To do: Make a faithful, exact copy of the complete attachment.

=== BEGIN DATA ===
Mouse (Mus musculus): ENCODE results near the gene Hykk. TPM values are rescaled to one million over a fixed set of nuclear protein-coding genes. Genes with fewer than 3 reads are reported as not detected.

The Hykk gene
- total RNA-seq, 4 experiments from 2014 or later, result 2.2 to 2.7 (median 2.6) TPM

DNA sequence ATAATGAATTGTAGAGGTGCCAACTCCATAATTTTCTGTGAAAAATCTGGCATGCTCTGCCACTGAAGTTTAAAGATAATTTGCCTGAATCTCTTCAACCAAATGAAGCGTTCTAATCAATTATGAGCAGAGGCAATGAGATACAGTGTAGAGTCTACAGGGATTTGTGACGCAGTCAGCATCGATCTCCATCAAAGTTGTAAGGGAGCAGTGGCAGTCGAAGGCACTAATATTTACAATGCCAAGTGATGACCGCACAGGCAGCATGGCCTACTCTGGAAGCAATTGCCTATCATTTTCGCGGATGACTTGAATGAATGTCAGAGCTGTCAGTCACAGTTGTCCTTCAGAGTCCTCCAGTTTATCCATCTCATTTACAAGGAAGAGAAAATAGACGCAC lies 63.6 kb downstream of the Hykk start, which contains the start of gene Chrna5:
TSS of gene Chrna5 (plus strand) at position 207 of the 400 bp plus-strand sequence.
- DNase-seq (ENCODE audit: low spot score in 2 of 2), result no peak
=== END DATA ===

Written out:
Mouse (Mus musculus): ENCODE results near the gene Hykk. TPM values are rescaled to one million over a fixed set of nuclear protein-coding genes. Genes with fewer than 3 reads are reported as not detected.

The Hykk gene
- total RNA-seq, 4 experiments from 2014 or later, result 2.2 to 2.7 (median 2.6) TPM

DNA sequence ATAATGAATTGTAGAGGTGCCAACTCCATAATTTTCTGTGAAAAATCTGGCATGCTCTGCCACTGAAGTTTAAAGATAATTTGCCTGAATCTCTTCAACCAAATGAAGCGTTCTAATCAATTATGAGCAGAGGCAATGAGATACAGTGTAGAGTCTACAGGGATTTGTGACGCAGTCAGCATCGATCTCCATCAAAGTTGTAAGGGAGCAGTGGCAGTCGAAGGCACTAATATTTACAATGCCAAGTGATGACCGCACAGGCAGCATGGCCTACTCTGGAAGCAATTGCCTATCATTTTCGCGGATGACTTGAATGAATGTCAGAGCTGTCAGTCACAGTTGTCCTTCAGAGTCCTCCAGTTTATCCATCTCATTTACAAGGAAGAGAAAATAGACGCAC lies 63.6 kb downstream of the Hykk start, which contains the start of gene Chrna5:
TSS of gene Chrna5 (plus strand) at position 207 of the 400 bp plus-strand sequence.
- DNase-seq (ENCODE audit: low spot score in 2 of 2), result no peak